We also have a set of images that we use as reference for our elements within the environment and the sensations that we wish to share, regarding the foreground, the details need to be pretty clear and precise. At the beginning we used a lot of textures for it, and arranged them in engine, like a puzzle, but it became very heavy for the engine when integrating. We then opted for painting everything in simple colors and having the whole background and foreground been worked on at the same time, although on different files.
Foreground: composition colors
For Emmanuel Ayala, who is in charge of the background, the work is a bit different, everything is not as specific.
Within the levels you define sectors, and once you have that, you start experimenting with colors and basic shapes in order to find ideas for particular experiences. When these basic shapes start having a rhythm on their own and appropriate colors for them, you start to adapt them to the imagination elements of your level (windows, buildings, motors, etc.) that go according to where your level is taking place (suburb, sewer, industrial city for example).
Then you consider, how many depth layers my background is going to have? All of this always taking into account, what experience are you trying to transmit to the player with this composition. You may believe that what you have created looks great, but if it interrupts or interferes with the player’s gameplay experience (for example, it distracts him from the challenge or confuses him) it must change, change the number of layers, or colors or shapes, and this depends on each level’s gameplay experience.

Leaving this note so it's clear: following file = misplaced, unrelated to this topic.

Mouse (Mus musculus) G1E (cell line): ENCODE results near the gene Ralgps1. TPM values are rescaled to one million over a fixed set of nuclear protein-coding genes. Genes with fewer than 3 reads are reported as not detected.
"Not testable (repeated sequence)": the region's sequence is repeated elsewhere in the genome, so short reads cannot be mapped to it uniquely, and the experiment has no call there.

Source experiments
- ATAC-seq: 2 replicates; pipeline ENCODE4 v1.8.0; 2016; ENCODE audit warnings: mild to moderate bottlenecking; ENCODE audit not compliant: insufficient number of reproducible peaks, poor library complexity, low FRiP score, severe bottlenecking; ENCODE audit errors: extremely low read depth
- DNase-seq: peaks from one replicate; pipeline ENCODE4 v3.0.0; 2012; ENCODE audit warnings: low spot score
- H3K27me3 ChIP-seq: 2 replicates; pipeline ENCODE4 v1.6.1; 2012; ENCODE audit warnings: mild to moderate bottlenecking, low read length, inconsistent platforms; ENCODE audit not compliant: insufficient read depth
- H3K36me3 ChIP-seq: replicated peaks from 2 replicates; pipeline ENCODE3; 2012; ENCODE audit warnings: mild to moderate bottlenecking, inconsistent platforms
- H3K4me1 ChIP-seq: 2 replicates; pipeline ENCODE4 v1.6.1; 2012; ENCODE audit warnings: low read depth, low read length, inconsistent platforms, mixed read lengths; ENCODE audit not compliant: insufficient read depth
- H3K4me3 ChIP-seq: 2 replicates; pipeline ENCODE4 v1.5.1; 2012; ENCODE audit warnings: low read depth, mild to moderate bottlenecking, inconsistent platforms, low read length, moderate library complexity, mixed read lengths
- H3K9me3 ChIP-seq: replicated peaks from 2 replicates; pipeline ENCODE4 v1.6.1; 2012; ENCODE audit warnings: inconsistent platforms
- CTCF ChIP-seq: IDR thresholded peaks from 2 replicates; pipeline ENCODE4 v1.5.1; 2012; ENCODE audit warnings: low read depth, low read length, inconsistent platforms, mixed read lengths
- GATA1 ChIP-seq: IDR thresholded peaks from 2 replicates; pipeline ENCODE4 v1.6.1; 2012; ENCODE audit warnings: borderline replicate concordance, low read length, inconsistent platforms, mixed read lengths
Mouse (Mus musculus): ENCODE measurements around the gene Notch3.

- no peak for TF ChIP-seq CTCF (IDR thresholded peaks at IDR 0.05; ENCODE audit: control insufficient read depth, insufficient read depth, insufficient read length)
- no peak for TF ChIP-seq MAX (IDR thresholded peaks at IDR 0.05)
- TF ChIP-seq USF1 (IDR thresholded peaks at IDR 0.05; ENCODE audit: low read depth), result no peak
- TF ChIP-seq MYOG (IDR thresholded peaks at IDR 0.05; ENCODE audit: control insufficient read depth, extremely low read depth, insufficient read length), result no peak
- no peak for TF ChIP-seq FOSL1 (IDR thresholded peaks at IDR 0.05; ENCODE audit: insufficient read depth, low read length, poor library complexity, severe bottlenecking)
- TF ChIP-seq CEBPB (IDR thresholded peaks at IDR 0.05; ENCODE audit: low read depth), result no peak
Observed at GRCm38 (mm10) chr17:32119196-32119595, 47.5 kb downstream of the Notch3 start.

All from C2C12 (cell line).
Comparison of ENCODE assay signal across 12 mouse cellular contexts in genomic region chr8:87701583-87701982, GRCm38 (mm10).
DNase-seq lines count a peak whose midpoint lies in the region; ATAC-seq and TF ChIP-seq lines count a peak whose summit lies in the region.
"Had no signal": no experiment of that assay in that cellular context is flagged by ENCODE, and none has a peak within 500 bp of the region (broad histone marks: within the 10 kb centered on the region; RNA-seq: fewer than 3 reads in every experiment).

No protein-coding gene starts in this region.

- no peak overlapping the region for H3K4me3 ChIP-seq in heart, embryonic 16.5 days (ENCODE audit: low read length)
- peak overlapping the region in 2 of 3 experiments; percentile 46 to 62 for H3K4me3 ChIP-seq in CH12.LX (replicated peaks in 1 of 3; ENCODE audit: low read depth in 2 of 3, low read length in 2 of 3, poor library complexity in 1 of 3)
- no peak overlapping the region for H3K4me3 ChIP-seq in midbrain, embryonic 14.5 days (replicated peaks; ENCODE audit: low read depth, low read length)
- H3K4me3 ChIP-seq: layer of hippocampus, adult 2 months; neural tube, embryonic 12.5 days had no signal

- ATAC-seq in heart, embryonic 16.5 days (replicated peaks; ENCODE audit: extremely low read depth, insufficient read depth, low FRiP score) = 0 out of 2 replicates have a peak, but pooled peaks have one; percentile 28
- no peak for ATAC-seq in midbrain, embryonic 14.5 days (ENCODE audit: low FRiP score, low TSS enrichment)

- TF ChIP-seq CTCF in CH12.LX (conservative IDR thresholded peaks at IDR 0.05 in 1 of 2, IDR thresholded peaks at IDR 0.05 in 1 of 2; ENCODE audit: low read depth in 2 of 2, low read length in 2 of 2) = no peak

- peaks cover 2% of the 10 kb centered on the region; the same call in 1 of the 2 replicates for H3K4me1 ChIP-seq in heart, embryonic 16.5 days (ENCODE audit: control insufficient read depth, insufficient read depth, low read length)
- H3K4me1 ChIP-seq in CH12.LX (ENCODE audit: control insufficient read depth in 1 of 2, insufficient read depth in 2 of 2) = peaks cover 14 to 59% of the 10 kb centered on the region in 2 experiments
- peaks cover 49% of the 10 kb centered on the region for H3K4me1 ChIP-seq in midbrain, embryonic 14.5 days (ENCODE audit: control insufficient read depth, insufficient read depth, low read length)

To Leave’s strong point is the high contrast between colors and its pretty schematic style, working with shapes and taking care on what they express, all these still remains since the beginning.
- Broad background composition
While levels are being painted, they are constantly integrating all these elements to the game, it is tested, to check if it really works or if it needs to be fixed in some way. This is a vital part of the process for artists, according to Ambar, it lets you know if what you’re doing, works.
The constant integration shows if your concept is working or not, you can’t only take the testing results and work with that, if a player dies a lot in a part of the level, the solution isn’t to blatantly change that part, but sit down and deeply analyze what the source of the problems are and then proceed with the changes according to the level needs. This takes us not only to change geometry and spaces, but also art, and if anything has to go, its gone, it is not only a matter of how good it looks. In the same way, if there is too much unused space in the level, it must be filled in some functional way that benefits the level and the experience of it.